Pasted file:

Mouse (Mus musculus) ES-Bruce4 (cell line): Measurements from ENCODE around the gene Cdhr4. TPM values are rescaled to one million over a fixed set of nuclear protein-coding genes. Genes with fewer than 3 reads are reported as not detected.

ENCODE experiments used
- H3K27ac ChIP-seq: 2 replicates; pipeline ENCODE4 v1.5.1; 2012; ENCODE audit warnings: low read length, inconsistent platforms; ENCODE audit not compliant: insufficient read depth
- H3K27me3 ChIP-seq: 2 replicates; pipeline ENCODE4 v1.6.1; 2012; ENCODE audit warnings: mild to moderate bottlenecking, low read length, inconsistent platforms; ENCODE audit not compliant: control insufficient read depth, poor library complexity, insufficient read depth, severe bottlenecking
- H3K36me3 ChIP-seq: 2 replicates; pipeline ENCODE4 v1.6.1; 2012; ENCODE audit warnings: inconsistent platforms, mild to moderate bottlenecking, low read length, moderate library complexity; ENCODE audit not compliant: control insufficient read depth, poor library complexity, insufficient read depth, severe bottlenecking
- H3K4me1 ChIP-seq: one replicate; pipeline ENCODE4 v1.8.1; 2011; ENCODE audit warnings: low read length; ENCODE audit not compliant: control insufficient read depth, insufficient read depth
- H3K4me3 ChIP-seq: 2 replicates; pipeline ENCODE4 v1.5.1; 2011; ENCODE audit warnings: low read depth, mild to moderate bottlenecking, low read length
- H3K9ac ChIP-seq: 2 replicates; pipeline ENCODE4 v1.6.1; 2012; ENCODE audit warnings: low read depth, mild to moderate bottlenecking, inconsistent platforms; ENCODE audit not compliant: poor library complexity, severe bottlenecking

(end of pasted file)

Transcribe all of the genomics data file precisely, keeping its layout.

Mouse (Mus musculus) ES-Bruce4 (cell line): Measurements from ENCODE around the gene Cdhr4. TPM values are rescaled to one million over a fixed set of nuclear protein-coding genes. Genes with fewer than 3 reads are reported as not detected.

ENCODE experiments used
- H3K27ac ChIP-seq: 2 replicates; pipeline ENCODE4 v1.5.1; 2012; ENCODE audit warnings: low read length, inconsistent platforms; ENCODE audit not compliant: insufficient read depth
- H3K27me3 ChIP-seq: 2 replicates; pipeline ENCODE4 v1.6.1; 2012; ENCODE audit warnings: mild to moderate bottlenecking, low read length, inconsistent platforms; ENCODE audit not compliant: control insufficient read depth, poor library complexity, insufficient read depth, severe bottlenecking
- H3K36me3 ChIP-seq: 2 replicates; pipeline ENCODE4 v1.6.1; 2012; ENCODE audit warnings: inconsistent platforms, mild to moderate bottlenecking, low read length, moderate library complexity; ENCODE audit not compliant: control insufficient read depth, poor library complexity, insufficient read depth, severe bottlenecking
- H3K4me1 ChIP-seq: one replicate; pipeline ENCODE4 v1.8.1; 2011; ENCODE audit warnings: low read length; ENCODE audit not compliant: control insufficient read depth, insufficient read depth
- H3K4me3 ChIP-seq: 2 replicates; pipeline ENCODE4 v1.5.1; 2011; ENCODE audit warnings: low read depth, mild to moderate bottlenecking, low read length
- H3K9ac ChIP-seq: 2 replicates; pipeline ENCODE4 v1.6.1; 2012; ENCODE audit warnings: low read depth, mild to moderate bottlenecking, inconsistent platforms; ENCODE audit not compliant: poor library complexity, severe bottlenecking